Elections will take place on September 25th, a government source told AFP, while the internationally-respected Draghi will stay on as head of government until then.
Dissolving parliament was always a last resort, Mattarella said, but in this case a lack of consensus among the parties that had made up Draghi’s national unity government made it “inevitable”.
READ ALSO: Italy’s Draghi steps down after government implodes
Italy was facing challenges, however, that could not be put on the backburner while the parties campaigned, he said.
There could be no “pauses in the essential interventions to combat the effects of the economic and social crisis, and in particular the rise in inflation”.
Based on current polls, a rightist alliance led by Giorgia Meloni’s post-fascist Brothers of Italy party would comfortably win a snap vote.
“No more excuses”, tweeted Meloni, 45, who vociferously led the opposition throughout Draghi’s term and has long called for fresh elections.
On Wednesday, he attempted to save the government, urging his squabbling coalition to put aside their grievances for the sake of the country.
But three parties – Silvio Berlusconi’s right-wing Forza Italia, Matteo Salvini’s anti-immigrant League and the populist Five Star Movement – said it was no longer possible for them to work together.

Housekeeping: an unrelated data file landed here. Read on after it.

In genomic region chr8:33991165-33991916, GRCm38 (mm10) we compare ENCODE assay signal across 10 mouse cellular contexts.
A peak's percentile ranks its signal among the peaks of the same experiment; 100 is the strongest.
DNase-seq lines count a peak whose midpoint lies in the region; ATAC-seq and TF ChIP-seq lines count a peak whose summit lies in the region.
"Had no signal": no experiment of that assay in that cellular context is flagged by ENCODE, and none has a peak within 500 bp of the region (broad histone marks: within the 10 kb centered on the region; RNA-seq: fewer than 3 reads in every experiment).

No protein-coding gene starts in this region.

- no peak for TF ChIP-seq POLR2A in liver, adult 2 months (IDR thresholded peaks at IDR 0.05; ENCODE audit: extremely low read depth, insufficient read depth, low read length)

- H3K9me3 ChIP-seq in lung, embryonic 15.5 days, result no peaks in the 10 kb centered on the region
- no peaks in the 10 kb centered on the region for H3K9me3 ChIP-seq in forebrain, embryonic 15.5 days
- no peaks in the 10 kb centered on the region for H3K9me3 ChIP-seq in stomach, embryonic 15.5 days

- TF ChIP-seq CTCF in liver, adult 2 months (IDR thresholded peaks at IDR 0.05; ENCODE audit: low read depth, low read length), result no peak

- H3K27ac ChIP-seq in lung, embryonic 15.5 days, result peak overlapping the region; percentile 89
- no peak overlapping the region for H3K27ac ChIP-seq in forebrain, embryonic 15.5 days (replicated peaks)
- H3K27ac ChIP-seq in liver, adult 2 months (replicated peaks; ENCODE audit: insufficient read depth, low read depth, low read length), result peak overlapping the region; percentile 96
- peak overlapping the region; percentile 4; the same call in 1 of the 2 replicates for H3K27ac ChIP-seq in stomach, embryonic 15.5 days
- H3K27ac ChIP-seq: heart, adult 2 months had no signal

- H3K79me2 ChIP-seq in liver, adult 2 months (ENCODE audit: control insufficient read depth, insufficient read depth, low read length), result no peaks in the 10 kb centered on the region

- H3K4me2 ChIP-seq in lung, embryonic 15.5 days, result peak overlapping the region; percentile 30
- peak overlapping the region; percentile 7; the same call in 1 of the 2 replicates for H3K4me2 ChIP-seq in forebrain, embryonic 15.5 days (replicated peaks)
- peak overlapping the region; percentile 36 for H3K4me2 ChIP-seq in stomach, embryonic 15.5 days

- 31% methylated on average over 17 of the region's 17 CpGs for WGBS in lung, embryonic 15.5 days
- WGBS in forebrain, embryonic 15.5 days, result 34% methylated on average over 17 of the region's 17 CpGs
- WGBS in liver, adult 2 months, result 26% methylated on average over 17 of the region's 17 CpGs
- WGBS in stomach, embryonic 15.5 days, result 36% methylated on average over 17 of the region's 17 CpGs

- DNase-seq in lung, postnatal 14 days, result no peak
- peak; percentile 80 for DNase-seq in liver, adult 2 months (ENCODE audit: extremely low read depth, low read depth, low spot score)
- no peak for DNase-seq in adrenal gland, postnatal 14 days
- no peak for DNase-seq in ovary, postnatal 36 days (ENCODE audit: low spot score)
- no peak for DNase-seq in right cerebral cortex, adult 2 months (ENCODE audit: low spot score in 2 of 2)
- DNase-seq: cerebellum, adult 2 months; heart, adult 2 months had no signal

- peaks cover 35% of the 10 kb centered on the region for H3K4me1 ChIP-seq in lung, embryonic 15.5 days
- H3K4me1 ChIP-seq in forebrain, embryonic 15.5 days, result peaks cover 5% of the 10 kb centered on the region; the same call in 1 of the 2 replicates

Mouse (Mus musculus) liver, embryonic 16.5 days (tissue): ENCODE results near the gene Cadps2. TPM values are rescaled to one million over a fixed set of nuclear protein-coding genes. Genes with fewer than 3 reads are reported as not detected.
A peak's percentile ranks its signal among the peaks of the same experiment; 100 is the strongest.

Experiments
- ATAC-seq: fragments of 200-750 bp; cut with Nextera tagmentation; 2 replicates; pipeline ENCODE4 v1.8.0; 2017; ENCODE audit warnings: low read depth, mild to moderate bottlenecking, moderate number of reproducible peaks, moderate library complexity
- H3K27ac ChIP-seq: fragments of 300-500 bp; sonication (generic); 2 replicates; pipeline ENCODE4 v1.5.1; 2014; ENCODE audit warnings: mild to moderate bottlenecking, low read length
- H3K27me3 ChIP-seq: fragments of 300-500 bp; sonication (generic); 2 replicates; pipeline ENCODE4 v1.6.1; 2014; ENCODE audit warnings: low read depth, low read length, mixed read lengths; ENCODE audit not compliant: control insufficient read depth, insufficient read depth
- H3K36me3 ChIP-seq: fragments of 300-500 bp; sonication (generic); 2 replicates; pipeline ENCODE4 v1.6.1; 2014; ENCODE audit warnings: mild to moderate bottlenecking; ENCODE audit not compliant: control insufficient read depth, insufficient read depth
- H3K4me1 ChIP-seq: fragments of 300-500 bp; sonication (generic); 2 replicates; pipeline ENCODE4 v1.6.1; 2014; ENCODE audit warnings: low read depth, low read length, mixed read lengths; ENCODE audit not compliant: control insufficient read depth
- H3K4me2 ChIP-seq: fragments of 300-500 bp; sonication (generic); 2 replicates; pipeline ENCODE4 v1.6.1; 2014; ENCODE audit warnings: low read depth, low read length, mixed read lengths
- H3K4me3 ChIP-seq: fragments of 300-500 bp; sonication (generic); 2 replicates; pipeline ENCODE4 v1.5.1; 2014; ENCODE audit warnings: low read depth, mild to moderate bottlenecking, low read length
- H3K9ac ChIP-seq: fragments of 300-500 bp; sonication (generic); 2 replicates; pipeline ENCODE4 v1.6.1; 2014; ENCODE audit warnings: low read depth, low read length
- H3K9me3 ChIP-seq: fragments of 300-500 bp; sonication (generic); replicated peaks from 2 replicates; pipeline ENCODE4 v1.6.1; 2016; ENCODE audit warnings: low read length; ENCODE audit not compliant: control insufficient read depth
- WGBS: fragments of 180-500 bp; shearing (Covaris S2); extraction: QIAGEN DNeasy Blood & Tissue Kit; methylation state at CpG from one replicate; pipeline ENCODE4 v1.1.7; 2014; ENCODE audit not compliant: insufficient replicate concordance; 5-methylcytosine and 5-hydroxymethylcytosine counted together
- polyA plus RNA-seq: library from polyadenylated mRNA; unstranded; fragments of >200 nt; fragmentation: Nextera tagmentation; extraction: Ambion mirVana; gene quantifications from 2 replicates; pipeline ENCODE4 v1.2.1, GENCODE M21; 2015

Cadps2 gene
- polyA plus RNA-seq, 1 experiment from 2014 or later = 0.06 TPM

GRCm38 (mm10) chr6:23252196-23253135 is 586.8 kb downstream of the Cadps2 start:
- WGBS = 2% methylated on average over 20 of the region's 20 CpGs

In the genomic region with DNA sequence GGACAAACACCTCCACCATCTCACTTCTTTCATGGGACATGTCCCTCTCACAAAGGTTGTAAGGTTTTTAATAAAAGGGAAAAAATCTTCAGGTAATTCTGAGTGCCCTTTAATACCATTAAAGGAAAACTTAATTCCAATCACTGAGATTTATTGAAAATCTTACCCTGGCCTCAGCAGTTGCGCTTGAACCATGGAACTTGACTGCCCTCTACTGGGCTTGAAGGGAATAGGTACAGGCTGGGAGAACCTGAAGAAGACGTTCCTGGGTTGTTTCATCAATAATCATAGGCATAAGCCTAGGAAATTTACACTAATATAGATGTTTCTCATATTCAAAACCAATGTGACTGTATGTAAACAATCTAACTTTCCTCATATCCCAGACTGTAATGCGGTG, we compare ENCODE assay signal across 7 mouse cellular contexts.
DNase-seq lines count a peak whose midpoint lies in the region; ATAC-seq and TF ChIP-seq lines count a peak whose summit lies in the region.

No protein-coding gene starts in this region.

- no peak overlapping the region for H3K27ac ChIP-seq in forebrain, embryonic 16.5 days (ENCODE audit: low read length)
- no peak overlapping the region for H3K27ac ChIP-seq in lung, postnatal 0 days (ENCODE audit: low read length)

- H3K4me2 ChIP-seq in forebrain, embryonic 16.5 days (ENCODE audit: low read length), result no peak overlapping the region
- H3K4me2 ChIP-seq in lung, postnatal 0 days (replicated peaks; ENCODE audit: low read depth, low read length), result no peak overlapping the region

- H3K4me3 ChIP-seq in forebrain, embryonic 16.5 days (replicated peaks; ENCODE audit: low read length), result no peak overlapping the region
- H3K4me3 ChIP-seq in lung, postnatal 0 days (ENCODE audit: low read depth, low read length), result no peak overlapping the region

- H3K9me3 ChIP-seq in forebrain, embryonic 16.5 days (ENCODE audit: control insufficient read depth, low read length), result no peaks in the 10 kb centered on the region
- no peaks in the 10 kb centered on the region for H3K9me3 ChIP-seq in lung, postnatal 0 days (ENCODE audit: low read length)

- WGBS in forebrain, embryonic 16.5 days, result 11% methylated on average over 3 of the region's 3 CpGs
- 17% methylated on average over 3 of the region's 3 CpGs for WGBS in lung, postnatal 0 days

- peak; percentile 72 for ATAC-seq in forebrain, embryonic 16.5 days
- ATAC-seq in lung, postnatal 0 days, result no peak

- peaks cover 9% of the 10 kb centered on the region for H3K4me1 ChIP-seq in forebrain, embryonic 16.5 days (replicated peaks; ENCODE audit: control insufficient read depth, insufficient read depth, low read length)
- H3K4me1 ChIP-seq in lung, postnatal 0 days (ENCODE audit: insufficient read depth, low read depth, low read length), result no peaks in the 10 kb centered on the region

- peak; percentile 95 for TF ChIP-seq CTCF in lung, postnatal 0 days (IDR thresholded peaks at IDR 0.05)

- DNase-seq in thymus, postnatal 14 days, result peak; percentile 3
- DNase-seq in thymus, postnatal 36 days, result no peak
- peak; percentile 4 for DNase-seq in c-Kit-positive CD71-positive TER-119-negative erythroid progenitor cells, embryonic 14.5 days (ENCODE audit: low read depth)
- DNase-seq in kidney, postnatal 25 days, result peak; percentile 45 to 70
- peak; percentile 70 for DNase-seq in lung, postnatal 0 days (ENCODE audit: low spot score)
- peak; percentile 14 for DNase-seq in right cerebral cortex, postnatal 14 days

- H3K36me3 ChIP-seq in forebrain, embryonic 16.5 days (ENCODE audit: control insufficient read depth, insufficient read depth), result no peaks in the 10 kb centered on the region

The stunned centre-left Democratic Party (PD), which had supported Draghi, said its hopes were now pinned on Italians being “wiser than their MPs”.
Draghi’s downfall comes despite recent polls suggesting most Italians wanted him to stay at the helm until the scheduled general election next May.
TIMELINE: What happens next in Italy’s government crisis?
The Brothers of Italy party, which has neo-fascist roots, is leading in the polls, with 23.9 percent of voter intentions, according to a SWG survey held three days before Draghi’s resignation.
To win a majority it would need the support of the League (polling at 14 percent) and Forza Italia (7.4 percent).
Anxious investors were watching closely as the coalition imploded. Concerns rose that a government collapse would worsen social ills in a period of rampant inflation, delay the budget, threaten EU post-pandemic recovery funds and send jittery markets into a tailspin.
Should a Brothers of Italy-led coalition win, it “would offer a much more disruptive scenario for Italy and the EU”, wrote Luigi Scazzieri, senior research fellow at the Centre for European Reform.
Research consultancy Capital Economics said, however, there were “powerful fiscal and monetary incentives” for the next government to implement the reforms demanded by the European Union, or risk missing out on post-pandemic recovery funds worth billions of euros.